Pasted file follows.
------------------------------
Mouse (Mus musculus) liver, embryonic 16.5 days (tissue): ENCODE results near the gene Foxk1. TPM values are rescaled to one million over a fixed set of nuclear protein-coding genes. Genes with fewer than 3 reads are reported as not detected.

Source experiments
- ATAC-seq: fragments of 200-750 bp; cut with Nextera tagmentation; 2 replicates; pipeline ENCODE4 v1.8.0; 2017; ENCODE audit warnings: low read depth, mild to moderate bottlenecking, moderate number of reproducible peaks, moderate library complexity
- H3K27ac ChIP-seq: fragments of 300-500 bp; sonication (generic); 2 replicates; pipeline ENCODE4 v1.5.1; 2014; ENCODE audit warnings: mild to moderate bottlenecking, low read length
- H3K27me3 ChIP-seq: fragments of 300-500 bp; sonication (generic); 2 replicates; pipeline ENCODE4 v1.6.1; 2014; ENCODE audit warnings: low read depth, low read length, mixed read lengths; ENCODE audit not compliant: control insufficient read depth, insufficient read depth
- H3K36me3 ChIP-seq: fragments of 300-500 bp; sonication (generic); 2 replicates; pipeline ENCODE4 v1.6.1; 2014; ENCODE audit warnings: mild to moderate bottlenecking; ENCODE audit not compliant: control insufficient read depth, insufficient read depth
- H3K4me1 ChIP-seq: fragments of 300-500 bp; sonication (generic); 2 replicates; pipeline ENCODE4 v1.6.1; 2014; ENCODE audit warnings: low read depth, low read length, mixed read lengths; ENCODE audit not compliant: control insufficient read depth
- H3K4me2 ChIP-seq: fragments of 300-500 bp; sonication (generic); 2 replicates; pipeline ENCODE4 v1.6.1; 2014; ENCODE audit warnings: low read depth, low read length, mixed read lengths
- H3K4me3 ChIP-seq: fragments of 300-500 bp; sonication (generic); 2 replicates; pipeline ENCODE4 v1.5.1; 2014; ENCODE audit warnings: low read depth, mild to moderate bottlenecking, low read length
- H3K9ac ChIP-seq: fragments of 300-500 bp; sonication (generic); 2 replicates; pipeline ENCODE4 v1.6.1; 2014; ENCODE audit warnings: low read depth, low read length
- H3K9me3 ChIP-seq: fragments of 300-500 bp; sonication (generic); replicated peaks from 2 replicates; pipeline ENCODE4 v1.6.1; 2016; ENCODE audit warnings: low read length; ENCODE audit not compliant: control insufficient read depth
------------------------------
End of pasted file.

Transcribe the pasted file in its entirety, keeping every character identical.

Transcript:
Mouse (Mus musculus) liver, embryonic 16.5 days (tissue): ENCODE results near the gene Foxk1. TPM values are rescaled to one million over a fixed set of nuclear protein-coding genes. Genes with fewer than 3 reads are reported as not detected.

Source experiments
- ATAC-seq: fragments of 200-750 bp; cut with Nextera tagmentation; 2 replicates; pipeline ENCODE4 v1.8.0; 2017; ENCODE audit warnings: low read depth, mild to moderate bottlenecking, moderate number of reproducible peaks, moderate library complexity
- H3K27ac ChIP-seq: fragments of 300-500 bp; sonication (generic); 2 replicates; pipeline ENCODE4 v1.5.1; 2014; ENCODE audit warnings: mild to moderate bottlenecking, low read length
- H3K27me3 ChIP-seq: fragments of 300-500 bp; sonication (generic); 2 replicates; pipeline ENCODE4 v1.6.1; 2014; ENCODE audit warnings: low read depth, low read length, mixed read lengths; ENCODE audit not compliant: control insufficient read depth, insufficient read depth
- H3K36me3 ChIP-seq: fragments of 300-500 bp; sonication (generic); 2 replicates; pipeline ENCODE4 v1.6.1; 2014; ENCODE audit warnings: mild to moderate bottlenecking; ENCODE audit not compliant: control insufficient read depth, insufficient read depth
- H3K4me1 ChIP-seq: fragments of 300-500 bp; sonication (generic); 2 replicates; pipeline ENCODE4 v1.6.1; 2014; ENCODE audit warnings: low read depth, low read length, mixed read lengths; ENCODE audit not compliant: control insufficient read depth
- H3K4me2 ChIP-seq: fragments of 300-500 bp; sonication (generic); 2 replicates; pipeline ENCODE4 v1.6.1; 2014; ENCODE audit warnings: low read depth, low read length, mixed read lengths
- H3K4me3 ChIP-seq: fragments of 300-500 bp; sonication (generic); 2 replicates; pipeline ENCODE4 v1.5.1; 2014; ENCODE audit warnings: low read depth, mild to moderate bottlenecking, low read length
- H3K9ac ChIP-seq: fragments of 300-500 bp; sonication (generic); 2 replicates; pipeline ENCODE4 v1.6.1; 2014; ENCODE audit warnings: low read depth, low read length
- H3K9me3 ChIP-seq: fragments of 300-500 bp; sonication (generic); replicated peaks from 2 replicates; pipeline ENCODE4 v1.6.1; 2016; ENCODE audit warnings: low read length; ENCODE audit not compliant: control insufficient read depth